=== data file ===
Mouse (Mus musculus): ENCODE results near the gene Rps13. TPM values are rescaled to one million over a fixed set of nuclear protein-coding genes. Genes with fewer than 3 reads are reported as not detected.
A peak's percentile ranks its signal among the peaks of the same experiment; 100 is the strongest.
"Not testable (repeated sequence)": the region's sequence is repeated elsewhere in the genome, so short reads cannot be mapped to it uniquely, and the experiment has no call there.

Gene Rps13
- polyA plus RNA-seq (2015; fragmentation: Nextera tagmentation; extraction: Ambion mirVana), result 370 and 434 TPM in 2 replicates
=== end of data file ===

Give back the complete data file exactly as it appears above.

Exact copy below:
Mouse (Mus musculus): ENCODE results near the gene Rps13. TPM values are rescaled to one million over a fixed set of nuclear protein-coding genes. Genes with fewer than 3 reads are reported as not detected.
A peak's percentile ranks its signal among the peaks of the same experiment; 100 is the strongest.
"Not testable (repeated sequence)": the region's sequence is repeated elsewhere in the genome, so short reads cannot be mapped to it uniquely, and the experiment has no call there.

Gene Rps13
- polyA plus RNA-seq (2015; fragmentation: Nextera tagmentation; extraction: Ambion mirVana), result 370 and 434 TPM in 2 replicates